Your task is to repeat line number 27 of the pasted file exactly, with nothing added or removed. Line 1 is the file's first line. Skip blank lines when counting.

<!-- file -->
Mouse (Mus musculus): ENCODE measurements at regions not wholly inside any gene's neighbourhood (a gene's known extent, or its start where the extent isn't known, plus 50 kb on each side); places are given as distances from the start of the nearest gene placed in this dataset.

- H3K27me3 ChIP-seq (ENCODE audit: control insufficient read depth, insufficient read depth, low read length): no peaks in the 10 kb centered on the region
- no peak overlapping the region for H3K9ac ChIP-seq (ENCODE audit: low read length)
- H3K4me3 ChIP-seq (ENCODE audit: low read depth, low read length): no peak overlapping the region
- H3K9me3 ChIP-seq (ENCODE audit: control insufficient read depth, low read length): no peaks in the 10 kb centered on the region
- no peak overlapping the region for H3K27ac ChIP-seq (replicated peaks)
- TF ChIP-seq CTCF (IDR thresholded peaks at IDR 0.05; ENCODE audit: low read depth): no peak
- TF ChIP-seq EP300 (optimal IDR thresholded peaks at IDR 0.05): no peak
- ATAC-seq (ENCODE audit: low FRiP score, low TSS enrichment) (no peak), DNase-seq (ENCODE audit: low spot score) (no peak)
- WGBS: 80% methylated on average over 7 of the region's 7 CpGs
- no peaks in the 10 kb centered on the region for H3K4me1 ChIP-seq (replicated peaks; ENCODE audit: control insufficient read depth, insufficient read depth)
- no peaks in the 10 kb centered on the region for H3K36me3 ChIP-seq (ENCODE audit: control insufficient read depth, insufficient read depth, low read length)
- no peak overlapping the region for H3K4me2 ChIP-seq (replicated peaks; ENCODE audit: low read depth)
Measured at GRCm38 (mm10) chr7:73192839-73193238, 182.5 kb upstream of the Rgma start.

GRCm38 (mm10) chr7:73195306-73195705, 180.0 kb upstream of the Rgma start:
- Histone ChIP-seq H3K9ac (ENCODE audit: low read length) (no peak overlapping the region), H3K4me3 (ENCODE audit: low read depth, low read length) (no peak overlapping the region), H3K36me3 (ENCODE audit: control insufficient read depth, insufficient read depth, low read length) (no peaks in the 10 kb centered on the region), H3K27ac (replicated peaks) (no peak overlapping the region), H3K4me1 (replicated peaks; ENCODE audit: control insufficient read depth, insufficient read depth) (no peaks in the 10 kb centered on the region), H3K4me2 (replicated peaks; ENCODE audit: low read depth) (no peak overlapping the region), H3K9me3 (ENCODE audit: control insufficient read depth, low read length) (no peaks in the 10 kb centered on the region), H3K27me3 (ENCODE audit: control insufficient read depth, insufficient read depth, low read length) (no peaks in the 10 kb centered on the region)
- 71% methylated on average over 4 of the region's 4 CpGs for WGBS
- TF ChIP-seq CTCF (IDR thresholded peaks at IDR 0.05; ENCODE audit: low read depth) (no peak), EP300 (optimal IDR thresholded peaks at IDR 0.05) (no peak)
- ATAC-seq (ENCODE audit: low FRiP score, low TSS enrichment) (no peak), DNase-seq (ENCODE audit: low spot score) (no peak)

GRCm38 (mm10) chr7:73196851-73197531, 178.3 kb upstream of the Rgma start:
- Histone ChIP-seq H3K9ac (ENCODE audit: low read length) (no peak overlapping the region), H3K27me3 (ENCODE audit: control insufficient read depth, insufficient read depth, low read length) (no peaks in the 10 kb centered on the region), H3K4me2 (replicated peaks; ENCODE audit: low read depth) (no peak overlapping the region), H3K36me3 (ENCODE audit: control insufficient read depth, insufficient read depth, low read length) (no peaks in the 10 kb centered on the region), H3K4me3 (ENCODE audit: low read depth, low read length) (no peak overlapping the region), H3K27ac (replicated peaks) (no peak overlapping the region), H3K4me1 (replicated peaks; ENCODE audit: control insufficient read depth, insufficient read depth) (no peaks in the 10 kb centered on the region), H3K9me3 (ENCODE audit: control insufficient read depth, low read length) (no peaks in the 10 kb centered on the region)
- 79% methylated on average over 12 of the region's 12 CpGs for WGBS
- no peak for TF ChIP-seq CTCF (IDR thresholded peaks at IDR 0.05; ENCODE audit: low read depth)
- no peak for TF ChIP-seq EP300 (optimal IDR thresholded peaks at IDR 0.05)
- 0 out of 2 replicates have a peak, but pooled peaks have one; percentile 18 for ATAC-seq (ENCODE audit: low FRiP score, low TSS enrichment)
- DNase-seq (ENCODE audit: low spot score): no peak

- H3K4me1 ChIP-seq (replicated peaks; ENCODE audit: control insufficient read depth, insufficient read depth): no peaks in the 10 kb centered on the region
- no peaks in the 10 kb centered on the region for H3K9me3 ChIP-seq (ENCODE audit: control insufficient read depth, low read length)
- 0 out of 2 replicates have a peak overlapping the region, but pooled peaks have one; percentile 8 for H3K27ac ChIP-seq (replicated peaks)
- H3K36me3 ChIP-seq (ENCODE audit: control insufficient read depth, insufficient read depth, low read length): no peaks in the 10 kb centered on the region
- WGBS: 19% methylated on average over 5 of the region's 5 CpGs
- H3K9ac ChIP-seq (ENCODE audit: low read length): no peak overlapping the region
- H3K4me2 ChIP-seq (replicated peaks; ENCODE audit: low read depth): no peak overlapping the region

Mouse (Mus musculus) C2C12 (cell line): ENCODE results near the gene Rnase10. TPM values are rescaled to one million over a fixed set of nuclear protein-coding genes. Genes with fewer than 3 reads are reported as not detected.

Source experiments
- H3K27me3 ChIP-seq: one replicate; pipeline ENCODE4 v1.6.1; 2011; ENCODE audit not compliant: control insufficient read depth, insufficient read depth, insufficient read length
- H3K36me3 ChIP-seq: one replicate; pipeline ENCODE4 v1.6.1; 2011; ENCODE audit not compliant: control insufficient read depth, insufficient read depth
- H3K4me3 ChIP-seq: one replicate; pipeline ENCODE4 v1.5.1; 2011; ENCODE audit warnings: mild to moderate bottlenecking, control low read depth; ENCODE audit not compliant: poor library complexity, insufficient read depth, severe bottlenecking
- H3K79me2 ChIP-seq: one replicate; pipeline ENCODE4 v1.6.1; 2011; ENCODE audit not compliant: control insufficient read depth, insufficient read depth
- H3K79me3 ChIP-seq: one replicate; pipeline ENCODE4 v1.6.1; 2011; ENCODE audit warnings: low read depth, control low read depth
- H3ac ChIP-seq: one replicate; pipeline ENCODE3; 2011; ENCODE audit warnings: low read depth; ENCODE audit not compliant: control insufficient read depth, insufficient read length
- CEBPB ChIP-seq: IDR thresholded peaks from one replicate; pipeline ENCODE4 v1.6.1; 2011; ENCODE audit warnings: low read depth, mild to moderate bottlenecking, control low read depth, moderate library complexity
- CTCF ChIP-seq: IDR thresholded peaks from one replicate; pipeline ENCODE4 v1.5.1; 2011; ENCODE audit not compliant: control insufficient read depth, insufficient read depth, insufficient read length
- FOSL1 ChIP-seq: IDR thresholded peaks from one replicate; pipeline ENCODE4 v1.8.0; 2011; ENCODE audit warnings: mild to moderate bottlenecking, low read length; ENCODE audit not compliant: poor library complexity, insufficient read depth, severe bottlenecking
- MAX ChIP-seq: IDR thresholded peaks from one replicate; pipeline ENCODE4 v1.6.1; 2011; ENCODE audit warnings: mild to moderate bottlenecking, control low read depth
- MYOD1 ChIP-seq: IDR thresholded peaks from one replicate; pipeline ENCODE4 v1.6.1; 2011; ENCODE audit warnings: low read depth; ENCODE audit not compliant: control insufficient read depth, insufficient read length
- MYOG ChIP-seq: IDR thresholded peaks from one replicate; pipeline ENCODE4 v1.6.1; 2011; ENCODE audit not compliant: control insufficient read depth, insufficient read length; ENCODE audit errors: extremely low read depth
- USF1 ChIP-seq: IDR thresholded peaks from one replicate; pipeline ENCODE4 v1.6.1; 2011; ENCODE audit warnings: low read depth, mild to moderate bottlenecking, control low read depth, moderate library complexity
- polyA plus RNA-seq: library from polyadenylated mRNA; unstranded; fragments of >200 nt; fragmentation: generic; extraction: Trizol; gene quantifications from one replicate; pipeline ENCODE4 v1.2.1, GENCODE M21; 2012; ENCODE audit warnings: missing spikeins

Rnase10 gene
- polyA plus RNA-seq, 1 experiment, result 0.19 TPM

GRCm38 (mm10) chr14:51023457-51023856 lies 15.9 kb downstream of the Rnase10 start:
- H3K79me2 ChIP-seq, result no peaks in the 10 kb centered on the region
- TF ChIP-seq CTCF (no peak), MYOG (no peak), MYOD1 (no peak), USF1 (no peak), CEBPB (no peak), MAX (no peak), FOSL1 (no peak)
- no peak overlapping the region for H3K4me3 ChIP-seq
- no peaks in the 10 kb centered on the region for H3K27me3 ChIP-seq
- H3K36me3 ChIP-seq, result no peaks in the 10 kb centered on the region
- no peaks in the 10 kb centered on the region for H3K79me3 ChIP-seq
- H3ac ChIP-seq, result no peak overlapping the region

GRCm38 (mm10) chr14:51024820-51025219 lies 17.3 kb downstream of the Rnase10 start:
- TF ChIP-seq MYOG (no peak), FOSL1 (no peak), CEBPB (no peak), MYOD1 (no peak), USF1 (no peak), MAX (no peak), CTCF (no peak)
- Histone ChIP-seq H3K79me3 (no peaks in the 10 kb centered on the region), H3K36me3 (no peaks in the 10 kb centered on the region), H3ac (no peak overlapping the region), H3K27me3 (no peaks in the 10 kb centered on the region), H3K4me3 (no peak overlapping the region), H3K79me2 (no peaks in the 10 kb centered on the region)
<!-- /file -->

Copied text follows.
- H3K4me1 ChIP-seq (replicated peaks; ENCODE audit: control insufficient read depth, insufficient read depth): no peaks in the 10 kb centered on the region